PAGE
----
The Main Street Inflation Cycle


Two major periods of inflation (late 1970s-early 1980s and 2020-2023) were both preceded by sharp increases in government spending and regulation supported by cheap financing facilitated by the Federal Reserve. Government spending increased by 15% (annual) in 1974-1975, and by double in 2020-2021 (Covid), compared to an average increase of 8% over the period 1973-2023). During those periods, small firms unusually raised prices faster and more frequently (Chart 1).

While every company, large or small, welcomes the opportunity to increase prices (and profits), that behavior is disciplined by competition and the impact of higher relative prices on customers’ willingness to buy. Large numbers of small firms do not raise their prices unless there are cost pressures (energy, input prices, minimum wages, regulations, etc.) that affect most or all firms. On the positive side, strong consumer spending offers opportunities to raise prices without fear of losing business to competitors or consumer resistance to higher prices. Shortages in the supply chain put strong upward pressure on the prices of goods and a tight labor market drove up the price of labour, for example wages.

The most recent price increase started when 1% of all small businesses increased prices by more than 10% in the second quarter of 2020 to 20% of all small businesses increased prices by more than 10% in the second quarter of 2022, and that rate is still high at 11% in the second quarter of 2023. The main driver of inflation in the early 1980s and more recently was the percentage of owners raising prices by more than 10%. The percentage of owners raising prices by more than 10% is down 10 percentage points, but remains 11 points above its Q2 2020 low. increases, to have peaked, which it did not do until well after the 10%+ category peaked in the last inflationary episode. When so many companies are raising selling prices at rates well above 2%, especially at double-digit rates, it is difficult to bring headline inflation down to 2%, the Fed’s goal. Price increases in the construction sector (59%) will take time to feed through into the CPI. Wholesale (54%) and retail (59%) are rising rapidly. High figures in the financial sector (52%) are usually reports of higher interest rates on financial products (loans).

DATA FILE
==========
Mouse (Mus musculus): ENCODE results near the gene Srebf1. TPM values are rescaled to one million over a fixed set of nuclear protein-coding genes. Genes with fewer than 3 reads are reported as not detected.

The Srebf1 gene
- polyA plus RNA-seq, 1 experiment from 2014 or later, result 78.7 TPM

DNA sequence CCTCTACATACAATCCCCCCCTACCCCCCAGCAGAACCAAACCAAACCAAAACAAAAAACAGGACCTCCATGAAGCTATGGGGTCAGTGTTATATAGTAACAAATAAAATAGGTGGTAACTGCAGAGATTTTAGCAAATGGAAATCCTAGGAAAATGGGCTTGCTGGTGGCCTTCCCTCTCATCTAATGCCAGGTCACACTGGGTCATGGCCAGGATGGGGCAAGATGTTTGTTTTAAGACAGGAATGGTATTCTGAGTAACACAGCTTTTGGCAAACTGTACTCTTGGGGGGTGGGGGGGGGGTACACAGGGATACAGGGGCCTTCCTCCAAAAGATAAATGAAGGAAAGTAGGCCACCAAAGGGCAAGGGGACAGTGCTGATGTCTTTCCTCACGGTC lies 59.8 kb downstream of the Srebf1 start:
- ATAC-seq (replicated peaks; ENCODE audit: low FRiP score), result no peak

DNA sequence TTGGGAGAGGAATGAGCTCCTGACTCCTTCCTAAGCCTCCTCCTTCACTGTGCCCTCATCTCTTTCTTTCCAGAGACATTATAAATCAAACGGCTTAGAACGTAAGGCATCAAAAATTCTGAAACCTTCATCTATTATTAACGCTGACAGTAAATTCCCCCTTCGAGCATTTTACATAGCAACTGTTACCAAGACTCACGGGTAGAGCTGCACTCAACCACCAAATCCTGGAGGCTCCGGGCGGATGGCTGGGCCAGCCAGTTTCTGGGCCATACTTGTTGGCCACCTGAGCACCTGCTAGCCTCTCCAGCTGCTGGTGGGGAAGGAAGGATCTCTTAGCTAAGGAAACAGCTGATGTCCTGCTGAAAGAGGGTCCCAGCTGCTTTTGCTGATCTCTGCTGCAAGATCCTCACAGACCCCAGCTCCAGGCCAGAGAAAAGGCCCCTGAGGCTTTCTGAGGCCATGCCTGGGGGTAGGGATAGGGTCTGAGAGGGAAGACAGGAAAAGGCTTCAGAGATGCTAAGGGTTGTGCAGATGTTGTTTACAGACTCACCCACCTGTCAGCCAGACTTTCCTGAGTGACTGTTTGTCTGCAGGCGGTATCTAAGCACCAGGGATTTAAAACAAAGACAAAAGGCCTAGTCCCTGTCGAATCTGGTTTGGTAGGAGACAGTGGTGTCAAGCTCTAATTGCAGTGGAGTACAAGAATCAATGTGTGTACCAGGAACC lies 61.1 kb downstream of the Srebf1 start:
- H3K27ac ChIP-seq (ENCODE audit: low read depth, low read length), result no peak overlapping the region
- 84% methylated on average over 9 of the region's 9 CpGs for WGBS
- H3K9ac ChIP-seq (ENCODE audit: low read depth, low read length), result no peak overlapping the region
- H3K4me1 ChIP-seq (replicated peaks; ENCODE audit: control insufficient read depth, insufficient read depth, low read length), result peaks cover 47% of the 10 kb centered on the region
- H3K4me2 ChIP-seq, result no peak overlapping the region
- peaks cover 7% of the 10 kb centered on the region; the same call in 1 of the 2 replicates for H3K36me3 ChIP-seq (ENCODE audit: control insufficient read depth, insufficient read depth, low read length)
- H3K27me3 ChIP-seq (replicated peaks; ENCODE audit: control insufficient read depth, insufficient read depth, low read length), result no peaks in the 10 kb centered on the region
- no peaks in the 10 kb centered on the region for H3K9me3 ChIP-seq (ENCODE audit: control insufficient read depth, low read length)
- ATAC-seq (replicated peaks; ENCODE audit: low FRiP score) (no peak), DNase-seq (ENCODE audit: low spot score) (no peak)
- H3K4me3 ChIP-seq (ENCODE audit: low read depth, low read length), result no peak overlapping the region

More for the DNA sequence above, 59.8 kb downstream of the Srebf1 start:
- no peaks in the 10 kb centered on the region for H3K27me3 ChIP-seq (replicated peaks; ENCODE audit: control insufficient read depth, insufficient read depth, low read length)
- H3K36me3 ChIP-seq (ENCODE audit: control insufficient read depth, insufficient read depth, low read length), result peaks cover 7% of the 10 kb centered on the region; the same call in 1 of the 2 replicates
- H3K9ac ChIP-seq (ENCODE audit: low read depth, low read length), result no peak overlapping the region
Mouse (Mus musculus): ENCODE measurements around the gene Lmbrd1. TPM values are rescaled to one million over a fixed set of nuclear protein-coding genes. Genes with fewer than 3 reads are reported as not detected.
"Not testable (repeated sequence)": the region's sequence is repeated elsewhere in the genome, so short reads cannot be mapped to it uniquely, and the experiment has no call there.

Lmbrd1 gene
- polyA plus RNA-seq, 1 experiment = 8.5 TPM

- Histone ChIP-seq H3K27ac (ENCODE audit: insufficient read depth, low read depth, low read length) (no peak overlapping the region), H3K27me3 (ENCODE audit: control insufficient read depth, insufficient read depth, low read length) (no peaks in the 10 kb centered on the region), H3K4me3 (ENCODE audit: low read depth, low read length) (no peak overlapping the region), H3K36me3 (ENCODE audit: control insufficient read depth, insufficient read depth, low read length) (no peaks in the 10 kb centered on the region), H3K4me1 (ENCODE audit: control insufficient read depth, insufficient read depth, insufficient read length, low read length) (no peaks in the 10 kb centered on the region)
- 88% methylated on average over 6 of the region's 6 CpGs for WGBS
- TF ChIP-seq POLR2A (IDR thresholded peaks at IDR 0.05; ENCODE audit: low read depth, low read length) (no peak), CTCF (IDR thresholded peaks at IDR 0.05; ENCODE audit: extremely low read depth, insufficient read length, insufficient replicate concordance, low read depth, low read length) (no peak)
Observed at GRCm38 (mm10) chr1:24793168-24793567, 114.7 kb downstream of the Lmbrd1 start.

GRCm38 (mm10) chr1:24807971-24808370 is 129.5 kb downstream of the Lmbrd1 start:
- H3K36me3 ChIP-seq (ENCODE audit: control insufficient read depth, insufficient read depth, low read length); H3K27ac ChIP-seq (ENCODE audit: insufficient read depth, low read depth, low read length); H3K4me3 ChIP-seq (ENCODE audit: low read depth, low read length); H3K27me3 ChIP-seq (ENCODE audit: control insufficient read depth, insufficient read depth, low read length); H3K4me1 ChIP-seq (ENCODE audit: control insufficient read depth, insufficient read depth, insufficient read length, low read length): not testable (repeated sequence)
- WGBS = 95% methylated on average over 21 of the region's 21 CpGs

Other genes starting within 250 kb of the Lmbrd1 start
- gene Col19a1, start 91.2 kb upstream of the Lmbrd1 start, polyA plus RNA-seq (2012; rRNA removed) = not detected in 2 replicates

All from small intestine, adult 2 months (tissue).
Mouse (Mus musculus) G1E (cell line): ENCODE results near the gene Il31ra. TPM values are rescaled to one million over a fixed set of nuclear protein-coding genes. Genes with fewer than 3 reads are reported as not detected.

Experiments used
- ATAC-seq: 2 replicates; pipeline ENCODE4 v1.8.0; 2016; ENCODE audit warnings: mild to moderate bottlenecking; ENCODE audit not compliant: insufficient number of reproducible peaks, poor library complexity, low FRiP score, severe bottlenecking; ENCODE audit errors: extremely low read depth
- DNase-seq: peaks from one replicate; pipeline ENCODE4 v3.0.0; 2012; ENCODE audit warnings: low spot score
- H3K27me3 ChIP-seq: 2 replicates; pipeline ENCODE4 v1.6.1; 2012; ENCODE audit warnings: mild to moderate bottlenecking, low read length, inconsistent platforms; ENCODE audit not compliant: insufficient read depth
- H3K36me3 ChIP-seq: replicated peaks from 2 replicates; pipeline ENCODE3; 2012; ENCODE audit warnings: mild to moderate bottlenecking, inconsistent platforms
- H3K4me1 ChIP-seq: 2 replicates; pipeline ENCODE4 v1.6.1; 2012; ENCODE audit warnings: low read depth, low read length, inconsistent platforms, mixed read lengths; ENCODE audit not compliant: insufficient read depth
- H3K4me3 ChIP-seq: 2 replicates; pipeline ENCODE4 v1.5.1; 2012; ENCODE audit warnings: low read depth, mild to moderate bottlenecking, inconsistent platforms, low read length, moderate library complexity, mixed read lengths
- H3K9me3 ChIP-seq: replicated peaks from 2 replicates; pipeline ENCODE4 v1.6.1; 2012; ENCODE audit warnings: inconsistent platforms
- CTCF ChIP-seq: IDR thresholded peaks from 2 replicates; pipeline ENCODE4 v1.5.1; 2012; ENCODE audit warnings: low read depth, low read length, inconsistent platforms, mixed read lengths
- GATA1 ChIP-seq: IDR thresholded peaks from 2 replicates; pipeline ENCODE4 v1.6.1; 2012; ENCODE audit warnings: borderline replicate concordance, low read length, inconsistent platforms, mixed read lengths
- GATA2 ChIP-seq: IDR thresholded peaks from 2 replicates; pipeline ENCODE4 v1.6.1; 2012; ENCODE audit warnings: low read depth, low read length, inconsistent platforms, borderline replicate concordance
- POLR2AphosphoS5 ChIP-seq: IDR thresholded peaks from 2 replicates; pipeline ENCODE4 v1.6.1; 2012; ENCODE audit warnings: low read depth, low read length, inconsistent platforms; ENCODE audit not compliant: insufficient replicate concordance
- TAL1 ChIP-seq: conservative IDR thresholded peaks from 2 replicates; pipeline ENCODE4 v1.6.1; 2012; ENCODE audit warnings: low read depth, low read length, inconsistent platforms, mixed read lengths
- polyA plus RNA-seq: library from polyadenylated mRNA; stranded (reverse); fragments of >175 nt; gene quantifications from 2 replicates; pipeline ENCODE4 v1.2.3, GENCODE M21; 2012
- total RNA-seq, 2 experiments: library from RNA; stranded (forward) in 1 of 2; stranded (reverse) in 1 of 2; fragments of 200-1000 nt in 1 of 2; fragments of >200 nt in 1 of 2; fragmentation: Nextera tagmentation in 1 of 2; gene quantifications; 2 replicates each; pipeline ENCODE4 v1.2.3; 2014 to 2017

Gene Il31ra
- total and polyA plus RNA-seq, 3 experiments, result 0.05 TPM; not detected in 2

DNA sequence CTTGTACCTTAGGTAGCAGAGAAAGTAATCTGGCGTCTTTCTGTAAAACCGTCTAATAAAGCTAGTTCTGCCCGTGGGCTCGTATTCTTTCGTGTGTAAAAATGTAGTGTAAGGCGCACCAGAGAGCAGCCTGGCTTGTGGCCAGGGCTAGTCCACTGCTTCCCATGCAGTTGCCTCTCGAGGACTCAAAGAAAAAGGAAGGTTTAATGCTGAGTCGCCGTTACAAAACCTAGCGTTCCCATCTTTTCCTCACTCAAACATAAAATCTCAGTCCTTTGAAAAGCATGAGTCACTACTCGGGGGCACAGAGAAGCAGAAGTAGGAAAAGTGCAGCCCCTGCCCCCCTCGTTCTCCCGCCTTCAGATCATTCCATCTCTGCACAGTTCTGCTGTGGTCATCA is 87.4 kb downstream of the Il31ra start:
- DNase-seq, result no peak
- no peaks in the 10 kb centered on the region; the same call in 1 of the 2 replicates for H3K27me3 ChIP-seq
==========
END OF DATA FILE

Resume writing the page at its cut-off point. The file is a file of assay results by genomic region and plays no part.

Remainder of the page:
Interest and inflation rates in 1980 were much higher than they are today, even though Main Street pricing behavior is very similar. In the 1980s, after the initial plunge in price increases, reports of higher prices stabilized at very high rates for a considerable period of time before capitulating to pressure from the Fed. If this pattern repeats, the Fed will have to continue to apply aggressive pressure to the economy to dampen inflation.